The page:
Gonzalez vs. Oregon: Not a Ringing Endorsement of Physician-Assisted Suicide
Posted Oct 01 2008 10:28pm
Will the the decision rendered by the US Supreme Court yesterday in Gonzalez v. Oregon pave the way for other states to enact laws allowing physician-assisted suicide? Probably not, according to an article in the NY Times today. In Vermont, one of the states that has considered PAS legislation, Dr. Robert D. Orr, the president of the Vermont Alliance for Ethical Healthcare, said "I don't think its impact will be great ... Some have misunderstood the Oregon case as a challenge to the Oregon statute itself." According to the Washington Post, conservatives reacted angrily to the ruling. Jay Sekulow, chief counsel of the American Center for Law and Justice, a nonprofit litigation group founded by Pat Robertson, called it "a disturbing and dangerous decision that can only lessen the value of protecting human life." But assisted-suicide initiatives have not fared well in recent years: State referendums and proposed legislation supporting assisted suicide have failed in California, Maine, Maryland, Michigan and Washington.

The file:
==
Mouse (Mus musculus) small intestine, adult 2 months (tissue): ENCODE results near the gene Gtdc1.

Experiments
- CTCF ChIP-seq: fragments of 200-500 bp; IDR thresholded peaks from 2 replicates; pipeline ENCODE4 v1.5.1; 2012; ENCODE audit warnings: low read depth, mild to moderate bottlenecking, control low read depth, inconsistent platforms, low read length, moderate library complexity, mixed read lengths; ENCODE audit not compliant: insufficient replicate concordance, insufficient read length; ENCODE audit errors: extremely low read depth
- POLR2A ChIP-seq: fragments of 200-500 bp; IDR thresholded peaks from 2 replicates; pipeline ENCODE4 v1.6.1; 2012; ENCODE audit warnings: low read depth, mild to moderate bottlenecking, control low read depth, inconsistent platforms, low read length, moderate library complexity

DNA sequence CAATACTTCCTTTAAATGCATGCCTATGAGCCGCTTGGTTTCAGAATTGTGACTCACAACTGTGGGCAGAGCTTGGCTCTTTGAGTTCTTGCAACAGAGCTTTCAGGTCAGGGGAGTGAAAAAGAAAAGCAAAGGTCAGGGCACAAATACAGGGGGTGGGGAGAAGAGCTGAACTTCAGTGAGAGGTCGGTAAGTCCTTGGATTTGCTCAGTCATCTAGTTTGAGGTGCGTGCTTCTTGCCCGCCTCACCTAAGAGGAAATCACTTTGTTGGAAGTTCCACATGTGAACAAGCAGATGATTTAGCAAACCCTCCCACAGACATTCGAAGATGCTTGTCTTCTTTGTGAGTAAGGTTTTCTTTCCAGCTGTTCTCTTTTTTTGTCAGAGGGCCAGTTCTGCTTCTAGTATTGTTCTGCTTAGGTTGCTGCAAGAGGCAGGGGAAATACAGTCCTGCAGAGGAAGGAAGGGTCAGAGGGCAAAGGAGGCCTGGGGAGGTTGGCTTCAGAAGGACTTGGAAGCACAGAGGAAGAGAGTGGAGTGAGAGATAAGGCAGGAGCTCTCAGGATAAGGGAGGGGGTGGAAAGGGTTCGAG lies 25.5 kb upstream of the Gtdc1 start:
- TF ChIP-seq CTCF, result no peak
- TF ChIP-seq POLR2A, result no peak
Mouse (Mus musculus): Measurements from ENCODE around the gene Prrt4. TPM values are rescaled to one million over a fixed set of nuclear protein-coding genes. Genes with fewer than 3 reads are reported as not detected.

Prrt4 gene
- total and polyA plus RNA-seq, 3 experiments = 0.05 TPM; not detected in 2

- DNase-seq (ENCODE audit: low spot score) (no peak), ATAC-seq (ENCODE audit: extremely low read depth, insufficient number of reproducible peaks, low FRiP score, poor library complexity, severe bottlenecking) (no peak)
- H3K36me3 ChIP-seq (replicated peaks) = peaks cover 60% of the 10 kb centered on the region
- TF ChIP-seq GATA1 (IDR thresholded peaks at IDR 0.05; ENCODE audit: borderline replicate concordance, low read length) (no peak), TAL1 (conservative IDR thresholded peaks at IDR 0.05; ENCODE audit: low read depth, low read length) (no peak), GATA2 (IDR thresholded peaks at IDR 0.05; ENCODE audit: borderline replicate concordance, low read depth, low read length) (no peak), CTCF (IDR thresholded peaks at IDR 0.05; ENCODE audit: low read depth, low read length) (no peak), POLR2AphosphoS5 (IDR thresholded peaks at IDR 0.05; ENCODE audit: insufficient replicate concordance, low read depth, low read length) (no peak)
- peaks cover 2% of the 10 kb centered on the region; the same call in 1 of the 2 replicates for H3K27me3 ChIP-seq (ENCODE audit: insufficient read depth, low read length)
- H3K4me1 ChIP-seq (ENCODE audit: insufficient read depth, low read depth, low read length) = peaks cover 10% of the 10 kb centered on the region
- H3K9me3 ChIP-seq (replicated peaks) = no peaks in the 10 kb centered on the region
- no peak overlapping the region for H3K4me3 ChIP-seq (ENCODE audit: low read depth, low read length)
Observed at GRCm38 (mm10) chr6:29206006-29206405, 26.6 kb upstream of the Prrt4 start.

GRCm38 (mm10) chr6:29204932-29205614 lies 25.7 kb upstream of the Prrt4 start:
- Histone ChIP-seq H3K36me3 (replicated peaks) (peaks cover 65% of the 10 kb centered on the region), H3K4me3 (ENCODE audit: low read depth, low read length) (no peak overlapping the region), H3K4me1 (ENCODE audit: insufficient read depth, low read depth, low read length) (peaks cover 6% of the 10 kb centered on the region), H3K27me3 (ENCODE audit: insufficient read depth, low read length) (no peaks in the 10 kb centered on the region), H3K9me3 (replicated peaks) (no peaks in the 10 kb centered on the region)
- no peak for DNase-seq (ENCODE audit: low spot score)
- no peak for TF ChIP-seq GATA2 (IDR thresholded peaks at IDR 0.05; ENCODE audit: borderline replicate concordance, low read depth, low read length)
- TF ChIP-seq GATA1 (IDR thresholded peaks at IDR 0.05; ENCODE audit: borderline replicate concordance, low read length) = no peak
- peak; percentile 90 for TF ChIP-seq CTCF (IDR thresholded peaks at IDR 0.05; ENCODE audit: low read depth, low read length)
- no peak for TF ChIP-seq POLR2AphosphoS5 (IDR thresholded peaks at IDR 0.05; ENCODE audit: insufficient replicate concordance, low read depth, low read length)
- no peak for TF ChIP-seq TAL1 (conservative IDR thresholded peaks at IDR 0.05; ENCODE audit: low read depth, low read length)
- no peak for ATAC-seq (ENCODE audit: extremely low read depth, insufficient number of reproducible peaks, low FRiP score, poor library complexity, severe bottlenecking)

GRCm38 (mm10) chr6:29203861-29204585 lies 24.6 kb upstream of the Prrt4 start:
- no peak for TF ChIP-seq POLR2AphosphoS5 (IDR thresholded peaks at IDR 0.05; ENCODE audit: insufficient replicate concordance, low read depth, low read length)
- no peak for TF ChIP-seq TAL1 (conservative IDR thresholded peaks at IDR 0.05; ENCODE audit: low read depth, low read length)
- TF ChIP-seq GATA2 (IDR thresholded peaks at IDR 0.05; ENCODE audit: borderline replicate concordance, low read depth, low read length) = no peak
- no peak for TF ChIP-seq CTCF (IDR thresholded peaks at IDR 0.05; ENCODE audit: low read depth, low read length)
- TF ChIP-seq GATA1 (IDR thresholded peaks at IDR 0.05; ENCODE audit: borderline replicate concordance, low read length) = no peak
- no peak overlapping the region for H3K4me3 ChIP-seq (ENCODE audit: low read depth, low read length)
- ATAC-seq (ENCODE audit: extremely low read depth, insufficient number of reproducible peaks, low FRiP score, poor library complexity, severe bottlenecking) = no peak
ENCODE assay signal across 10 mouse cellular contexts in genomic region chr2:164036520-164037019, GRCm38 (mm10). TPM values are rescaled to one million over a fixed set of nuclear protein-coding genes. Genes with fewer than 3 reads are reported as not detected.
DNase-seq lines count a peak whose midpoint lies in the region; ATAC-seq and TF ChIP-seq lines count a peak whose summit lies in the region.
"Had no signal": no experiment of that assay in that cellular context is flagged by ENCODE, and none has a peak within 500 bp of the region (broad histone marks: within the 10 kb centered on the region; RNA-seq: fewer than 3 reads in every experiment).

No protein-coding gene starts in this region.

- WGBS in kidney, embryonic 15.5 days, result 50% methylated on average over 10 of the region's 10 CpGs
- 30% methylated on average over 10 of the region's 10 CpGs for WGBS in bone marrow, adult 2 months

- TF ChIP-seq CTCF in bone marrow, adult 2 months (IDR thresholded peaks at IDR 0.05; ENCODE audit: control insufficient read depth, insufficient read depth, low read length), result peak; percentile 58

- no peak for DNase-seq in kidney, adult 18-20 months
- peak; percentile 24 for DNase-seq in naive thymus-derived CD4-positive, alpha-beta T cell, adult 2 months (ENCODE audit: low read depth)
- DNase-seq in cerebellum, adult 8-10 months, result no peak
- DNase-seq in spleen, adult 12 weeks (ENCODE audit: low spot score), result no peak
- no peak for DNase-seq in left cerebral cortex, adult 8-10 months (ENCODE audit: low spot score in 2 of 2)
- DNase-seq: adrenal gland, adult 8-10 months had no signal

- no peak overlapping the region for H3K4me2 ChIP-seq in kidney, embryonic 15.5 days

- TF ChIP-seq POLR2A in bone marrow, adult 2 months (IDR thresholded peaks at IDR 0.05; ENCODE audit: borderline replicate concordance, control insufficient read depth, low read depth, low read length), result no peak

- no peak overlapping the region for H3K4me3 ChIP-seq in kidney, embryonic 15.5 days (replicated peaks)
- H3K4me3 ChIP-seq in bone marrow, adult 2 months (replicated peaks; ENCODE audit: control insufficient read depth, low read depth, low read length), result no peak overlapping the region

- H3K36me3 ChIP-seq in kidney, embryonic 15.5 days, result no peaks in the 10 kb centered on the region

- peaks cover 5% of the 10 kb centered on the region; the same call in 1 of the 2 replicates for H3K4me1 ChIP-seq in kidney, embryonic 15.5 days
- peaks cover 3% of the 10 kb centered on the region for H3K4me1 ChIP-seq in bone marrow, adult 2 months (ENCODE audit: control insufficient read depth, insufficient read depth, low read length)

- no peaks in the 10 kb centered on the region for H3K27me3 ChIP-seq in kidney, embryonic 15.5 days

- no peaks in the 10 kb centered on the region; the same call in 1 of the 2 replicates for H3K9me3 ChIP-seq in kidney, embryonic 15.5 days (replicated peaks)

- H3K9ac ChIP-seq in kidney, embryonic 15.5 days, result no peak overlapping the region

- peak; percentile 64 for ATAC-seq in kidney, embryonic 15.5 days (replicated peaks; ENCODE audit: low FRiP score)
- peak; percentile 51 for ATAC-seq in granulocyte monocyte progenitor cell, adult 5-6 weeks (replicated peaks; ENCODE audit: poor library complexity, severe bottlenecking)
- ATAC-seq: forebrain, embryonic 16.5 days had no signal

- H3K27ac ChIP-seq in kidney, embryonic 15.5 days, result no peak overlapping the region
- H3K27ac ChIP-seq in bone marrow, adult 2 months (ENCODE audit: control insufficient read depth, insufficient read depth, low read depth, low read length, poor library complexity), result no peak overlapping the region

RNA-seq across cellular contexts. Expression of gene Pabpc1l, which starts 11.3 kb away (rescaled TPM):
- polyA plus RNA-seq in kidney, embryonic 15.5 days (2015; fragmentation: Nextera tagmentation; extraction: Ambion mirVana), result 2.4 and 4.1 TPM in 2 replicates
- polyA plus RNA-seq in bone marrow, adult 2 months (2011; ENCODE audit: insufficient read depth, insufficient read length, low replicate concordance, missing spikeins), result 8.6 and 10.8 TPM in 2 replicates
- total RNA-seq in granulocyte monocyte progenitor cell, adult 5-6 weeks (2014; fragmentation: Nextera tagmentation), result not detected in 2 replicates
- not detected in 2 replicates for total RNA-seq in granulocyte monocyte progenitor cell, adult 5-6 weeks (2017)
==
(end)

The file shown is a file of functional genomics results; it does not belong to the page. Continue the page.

From a more legal viewpoint, the case presents an interesting tension between the philosophical approaches in strict constructionalism vs interpretationalism. Traditionally, conservatives favor strict constructionalism, but in this case the Bush administration argued for a more expansive, liberal interpretation of the federal Controlled Substances Act (CSA). The majority opinion, written by Justice Kennedy, looks to the text and structure of the CSA: " The Government does not suggest that its interpretation turns on any difference between the statutory and regulatory language. The CSA allows prescription of drugs only if they have a “currently accepted medical use,” 21 U.S.C. § 812 (b); requires a “medical purpose” for dispensing the least controlled substances of those on the schedules, §829(c); and, in its reporting provision, defines a “valid prescription” as one “issued for a legitimate medical purpose,” §830(b)(3)(A)(ii). Similarly, physicians are considered to be acting as practitioners under the statute if they dispense controlled substances “in the course of professional practice.” §802(21). The regulation uses the terms “legitimate medical purpose” and “the course of professional practice,” ibid., but this just repeats two statutory phrases and attempts to summarize the others. It gives little or no instruction on a central issue in this case: Who decides whether a particular activity is in “the course of professional practice” or done for a “legitimate medical purpose”? Since the regulation gives no indication how to decide this issue, the Attorney General’s effort to decide it now cannot be considered an interpretation of the regulation. Simply put, the existence of a parroting regulation does not change the fact that the question here is not the meaning of the regulation but the meaning of the statute. An agency does not acquire special authority to interpret its own words when, instead of using its expertise and experience to formulate a regulation, it has elected merely to paraphrase the statutory language."